Occupational Injury Lawyers in Austin

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Have you suffered an occupational illness?

According to the U.S. Occupational Safety & Health Administration (OSHA), lead overexposure is one of the most common types of work-related overexposure in America. Most cases of lead overexposure are found in industrial jobs. Because of this OSHA has made eliminating lead exposure from the workplace a priority. With a five year strategy, OSHA plans to reduce lead exposure in workplaces across the United States by 15%. Lead exposure is a public health concern, too. Lead is the leading cause of environmentally induced illness in children, and can be found in paint, urban dust and folk remedies. Studies have shown that children under the age of six are especially susceptible to illness related to lead exposure. This is due to their rapidly changing neurological and physical development.

Adverse Health Affects

If you have been exposed to lead, you may suffer serious adverse side effects. Lead overexposure may occur after a short amount of time – even a period of several days. There are two types of overexposure: acute and chronic. If you begin to develop symptoms after several days of exposure, you may be suffering from acute lead overexposure. If your symptoms are the result of years of exposure, you may be suffering from chronic lead overexposure.

Overexposure can affect almost any part of an individual’s body and the symptoms for overexposure are diverse. The severity of symptoms is determined by the amount of lead in the individuals’ blood and may include:

  • Loss of appetite
  • Nausea
  • Vomiting
  • Cramps
  • Constipations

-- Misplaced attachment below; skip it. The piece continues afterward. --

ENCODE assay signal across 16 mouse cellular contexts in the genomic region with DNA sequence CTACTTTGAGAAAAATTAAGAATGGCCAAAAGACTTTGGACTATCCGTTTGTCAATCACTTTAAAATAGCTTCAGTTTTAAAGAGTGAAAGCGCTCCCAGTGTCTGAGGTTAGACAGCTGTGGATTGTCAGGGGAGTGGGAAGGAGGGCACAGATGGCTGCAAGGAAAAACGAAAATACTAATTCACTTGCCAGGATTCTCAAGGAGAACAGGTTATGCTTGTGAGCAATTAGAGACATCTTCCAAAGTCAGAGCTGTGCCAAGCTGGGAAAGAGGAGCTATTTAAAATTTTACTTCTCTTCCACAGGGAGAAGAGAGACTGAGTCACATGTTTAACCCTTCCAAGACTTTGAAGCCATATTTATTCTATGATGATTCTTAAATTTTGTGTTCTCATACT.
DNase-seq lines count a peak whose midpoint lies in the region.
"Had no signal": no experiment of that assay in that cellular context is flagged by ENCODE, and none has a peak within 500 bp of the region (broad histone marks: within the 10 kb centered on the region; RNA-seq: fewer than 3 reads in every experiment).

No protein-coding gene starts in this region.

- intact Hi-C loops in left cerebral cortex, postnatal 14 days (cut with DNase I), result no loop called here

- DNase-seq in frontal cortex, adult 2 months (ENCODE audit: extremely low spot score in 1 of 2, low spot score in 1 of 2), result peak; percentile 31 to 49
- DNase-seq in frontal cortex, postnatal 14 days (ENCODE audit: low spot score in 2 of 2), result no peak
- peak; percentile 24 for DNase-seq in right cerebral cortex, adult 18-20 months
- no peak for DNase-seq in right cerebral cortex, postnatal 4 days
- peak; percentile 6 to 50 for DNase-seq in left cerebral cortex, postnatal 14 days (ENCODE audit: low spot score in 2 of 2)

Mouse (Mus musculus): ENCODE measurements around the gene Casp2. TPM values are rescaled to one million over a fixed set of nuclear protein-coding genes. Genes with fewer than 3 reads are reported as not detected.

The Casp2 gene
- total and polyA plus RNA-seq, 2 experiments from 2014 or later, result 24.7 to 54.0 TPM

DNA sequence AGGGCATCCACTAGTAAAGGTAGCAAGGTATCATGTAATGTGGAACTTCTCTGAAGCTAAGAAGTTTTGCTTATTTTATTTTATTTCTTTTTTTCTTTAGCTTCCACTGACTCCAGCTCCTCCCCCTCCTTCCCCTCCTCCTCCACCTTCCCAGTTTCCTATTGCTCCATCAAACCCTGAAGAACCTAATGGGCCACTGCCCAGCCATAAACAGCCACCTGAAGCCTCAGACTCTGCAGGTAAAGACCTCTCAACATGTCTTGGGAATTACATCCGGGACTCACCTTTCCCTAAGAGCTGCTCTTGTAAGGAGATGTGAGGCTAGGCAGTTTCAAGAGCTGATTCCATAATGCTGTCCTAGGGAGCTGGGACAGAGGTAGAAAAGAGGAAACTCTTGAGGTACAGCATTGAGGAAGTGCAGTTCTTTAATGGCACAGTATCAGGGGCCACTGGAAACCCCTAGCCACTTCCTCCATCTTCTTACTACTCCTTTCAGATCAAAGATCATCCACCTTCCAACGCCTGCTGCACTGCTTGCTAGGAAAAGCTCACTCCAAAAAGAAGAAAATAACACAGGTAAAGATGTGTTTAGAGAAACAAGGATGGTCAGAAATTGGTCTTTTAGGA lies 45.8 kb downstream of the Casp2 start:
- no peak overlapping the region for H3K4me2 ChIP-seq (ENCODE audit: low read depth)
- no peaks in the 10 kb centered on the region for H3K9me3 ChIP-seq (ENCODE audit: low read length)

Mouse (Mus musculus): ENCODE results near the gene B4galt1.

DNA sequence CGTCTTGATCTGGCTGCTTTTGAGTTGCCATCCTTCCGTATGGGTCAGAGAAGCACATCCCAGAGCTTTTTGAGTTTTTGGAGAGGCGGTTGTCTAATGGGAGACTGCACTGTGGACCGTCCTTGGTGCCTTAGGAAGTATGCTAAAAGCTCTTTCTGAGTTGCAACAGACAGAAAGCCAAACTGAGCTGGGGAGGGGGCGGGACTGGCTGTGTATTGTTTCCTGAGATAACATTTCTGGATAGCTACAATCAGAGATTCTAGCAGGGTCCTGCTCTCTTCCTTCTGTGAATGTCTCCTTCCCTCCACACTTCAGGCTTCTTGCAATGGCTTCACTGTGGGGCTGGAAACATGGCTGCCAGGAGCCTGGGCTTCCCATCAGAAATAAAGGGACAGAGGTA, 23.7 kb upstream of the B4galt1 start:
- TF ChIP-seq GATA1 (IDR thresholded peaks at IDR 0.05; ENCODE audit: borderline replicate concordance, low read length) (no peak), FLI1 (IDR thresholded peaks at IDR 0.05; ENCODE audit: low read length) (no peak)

• Insomnia
  • Mood swings
  • Headaches
  • Joint pain
  • Anemia
  • Decreased sex drive
  • Fatigue

Lead may be found in a multitude of substances and specific occupations put workers at a higher risk of exposure than others. Lead production, smelting, demolition, lead fishing weight production, steel bridge maintenance, sanding or stripping old plain, batter manufacturing or recycling, scrap metal handling, home renovation or remodeling, firing range jobs, radiator manufacturing and other occupations may put workers in increased danger of developing overexposure symptoms.

Avoiding Serious Illness

There are a variety of precautions that workers can take to avoid lead overexposure. For instance, washing your hands and face before you eat or drink may reduce the risk of suffering from overexposure. Never eat in an area that you believe may contain lead. Talk to your employer about overexposure; make sure that your workplace is up to OSHA standards so that you are not unnecessarily exposed to too much lead. If you know that a certain area contains lead, avoid stirring up dust in that area.

If your occupation exposes you to lead, there are precautions that you can take to protect your family. For example, always keep your street clothes and your work clothes separate; do not wear your work clothes as street clothes. Keep your street clothes in a clean space – away from your work clothes. Never wear your work clothes in your home. If at all possible, avoid going home before you have showered. If you are able, wash your work clothes at work. If your work does not provide a facility for you to launder your clothes, wash them at home separately from your street clothes and your families clothing.

If you believe that your occupation has exposed you to an unnecessary amount of lead, your medical expenses may be covered. Are you suffering illness because of overexposure at work? Call our firm today. At Zinda Law Group we believe that employees are entitled to a safe and hazard-free work environment – that’s why we’re dedicated to fighting for people like you. If you’ve suffered because of someone else’s carelessness or negligence, we want to hear from you. To see what a Personal Injury lawyer from our firm can do for you, call our office today and schedule a free case evaluation.